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WHO says COVID likely passed from bats to humans

A joint WHO-China study on the origins of COVID-19 says that transmission of the virus from bats to humans through another animal is the most likely scenario and that a lab leak is “extremely unlikely”, the Associated Press reported on Monday.

The findings were largely as expected and left many questions unanswered, and the team proposed further research in every area except the lab leak hypothesis, the report added, citing a draft copy obtained by the Associated Press.

In January, a team of scientists picked by the World Health Organization (WHO) visited hospitals and research institutes in Wuhan, the central Chinese city where the coronavirus was identified, in search of clues about the origins of COVID-19.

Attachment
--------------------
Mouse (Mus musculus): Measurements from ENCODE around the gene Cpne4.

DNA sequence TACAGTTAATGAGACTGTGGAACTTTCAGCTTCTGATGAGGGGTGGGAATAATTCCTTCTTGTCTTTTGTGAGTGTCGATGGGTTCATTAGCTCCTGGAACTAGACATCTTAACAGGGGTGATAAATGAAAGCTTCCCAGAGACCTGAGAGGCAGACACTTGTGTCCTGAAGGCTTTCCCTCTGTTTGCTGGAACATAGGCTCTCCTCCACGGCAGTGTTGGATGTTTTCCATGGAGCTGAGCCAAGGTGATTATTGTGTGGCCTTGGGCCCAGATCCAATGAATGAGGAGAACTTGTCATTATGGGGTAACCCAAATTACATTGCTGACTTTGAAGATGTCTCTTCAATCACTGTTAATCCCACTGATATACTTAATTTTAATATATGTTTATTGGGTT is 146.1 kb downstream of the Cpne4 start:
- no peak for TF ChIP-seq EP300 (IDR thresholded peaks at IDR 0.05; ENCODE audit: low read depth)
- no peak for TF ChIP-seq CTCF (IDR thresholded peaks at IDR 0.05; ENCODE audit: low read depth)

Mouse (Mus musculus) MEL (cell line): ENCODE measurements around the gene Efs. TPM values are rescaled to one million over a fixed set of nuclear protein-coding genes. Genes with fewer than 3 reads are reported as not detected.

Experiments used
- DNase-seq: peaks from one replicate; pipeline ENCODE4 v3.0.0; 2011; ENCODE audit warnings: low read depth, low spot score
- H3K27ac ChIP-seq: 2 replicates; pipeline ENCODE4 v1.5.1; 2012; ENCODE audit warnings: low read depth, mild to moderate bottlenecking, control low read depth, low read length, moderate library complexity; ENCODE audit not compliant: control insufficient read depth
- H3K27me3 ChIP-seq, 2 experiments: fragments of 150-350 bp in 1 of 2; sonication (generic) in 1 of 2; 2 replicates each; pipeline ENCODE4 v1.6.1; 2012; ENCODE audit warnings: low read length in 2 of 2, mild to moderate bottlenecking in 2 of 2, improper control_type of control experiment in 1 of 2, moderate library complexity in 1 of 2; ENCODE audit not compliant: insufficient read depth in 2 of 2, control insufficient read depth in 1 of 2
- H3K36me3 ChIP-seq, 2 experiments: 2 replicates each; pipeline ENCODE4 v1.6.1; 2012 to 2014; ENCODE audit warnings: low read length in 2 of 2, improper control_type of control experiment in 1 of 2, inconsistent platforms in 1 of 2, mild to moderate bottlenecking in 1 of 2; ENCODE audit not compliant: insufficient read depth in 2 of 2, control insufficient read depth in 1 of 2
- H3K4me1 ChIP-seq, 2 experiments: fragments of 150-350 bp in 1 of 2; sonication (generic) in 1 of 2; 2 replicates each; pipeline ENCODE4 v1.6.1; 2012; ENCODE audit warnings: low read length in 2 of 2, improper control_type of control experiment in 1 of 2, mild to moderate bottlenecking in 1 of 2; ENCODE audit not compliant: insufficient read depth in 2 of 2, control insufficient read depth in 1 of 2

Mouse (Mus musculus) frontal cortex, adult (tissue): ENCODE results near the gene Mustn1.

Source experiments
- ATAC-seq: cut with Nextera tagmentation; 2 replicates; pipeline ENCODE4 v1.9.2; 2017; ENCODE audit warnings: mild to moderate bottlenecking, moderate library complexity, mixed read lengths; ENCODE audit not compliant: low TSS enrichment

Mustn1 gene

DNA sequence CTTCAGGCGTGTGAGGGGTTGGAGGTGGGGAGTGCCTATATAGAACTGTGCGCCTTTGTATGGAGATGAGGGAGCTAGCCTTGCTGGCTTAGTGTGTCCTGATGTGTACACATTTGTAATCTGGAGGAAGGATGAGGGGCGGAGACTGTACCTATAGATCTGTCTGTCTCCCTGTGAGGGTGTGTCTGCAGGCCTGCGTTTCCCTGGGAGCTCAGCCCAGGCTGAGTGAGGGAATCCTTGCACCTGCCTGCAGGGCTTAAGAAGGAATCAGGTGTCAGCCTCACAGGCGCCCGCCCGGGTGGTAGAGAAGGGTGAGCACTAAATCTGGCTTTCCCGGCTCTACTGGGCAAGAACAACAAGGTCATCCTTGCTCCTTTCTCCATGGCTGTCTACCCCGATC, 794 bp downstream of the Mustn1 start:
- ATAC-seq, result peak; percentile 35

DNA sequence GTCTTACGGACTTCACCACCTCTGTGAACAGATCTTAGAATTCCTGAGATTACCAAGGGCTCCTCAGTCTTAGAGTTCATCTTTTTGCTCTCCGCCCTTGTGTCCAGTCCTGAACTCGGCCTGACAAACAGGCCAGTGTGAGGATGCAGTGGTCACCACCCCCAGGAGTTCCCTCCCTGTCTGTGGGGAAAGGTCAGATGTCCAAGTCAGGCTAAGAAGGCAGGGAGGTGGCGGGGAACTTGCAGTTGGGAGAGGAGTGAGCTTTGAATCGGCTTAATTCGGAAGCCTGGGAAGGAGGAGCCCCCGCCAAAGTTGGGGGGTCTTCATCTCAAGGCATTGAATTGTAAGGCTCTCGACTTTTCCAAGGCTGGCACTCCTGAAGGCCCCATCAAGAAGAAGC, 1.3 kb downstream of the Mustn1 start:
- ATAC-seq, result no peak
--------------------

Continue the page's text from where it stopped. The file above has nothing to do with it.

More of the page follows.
The researchers listed four scenarios in order of likelihood for the emergence of the coronavirus named SARS-CoV-2. Topping the list was transmission from bats through another animal, which they said was likely to very likely. They evaluated direct spread from bats to humans as likely, and said that spread through “cold-chain” food products was possible but not likely.

Bats are known to carry coronaviruses and, in fact, the closest relative of the virus that causes COVID-19 has been found in bats. However, the report says that “the evolutionary distance between these bat viruses and SARS-CoV-2 is estimated to be several decades, suggesting a missing link.”

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